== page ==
Former Senator and VP Nominee Dies at 82

( – Former Senator Joel Lieberman (D-CT) served multiple roles in the government throughout his years in the public eye. After serving in the Connecticut state Senate as majority leader for multiple terms, he joined the US House of Representatives before moving on to the Senate. He also joined former Vice President Al Gore in his run for the presidency in 2000, becoming the first Jewish person VP candidate for a major party.

On March 27, Lieberman’s family announced that the 82-year-old politician passed away from complications after a fall. Ary Freilich, the former lawmaker’s brother-in-law, said the incident happened at Lieberman’s home in the Bronx. He died at the hospital in Upper Manhattan, surrounded by his loved ones.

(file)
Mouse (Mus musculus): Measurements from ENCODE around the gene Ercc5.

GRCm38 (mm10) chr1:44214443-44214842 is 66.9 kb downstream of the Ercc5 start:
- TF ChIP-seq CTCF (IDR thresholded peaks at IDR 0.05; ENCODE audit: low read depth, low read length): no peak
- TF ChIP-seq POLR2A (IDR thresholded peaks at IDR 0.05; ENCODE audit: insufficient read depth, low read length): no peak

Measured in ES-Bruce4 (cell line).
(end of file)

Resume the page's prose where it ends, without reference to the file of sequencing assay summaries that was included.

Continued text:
The seasoned politician was a true believer in bipartisanship, stating in his 2012 Senate farewell speech that “partisan polarization” prevents lawmakers from making the compromises needed for a healthy democracy. After narrowly losing the vice presidency alongside Gore, Lieberman ran for his old seat in the Senate. When he lost the Democratic primary, he ran as an Independent and won. He even made a brief run for the presidency himself in 2004 but ultimately withdrew.

The former politician was also great friends with now-deceased former Senator John McCain (R-AZ), who reportedly said he should have chosen Lieberman as his running mate instead of former Alaska Governor Sarah Palin. Highlighting his non-commitment to parties, the former senator recently helped found No Labels to give American voters a viable third option. He recently told Connecticut Public that the parties were “failing the American people.”

Lieberman’s family said his “love of God, his family, and America” was present throughout his life. Gore responded to his passing, stating he was “profoundly saddened” by the loss, and former President George W. Bush sent prayers for the Lieberman family. Former President Barack Obama called his political career “extraordinary,” and Senate Majority Leader Chuck Schumer (D-NY) said he was “devastated.” President Joe Biden called him a “good man.”

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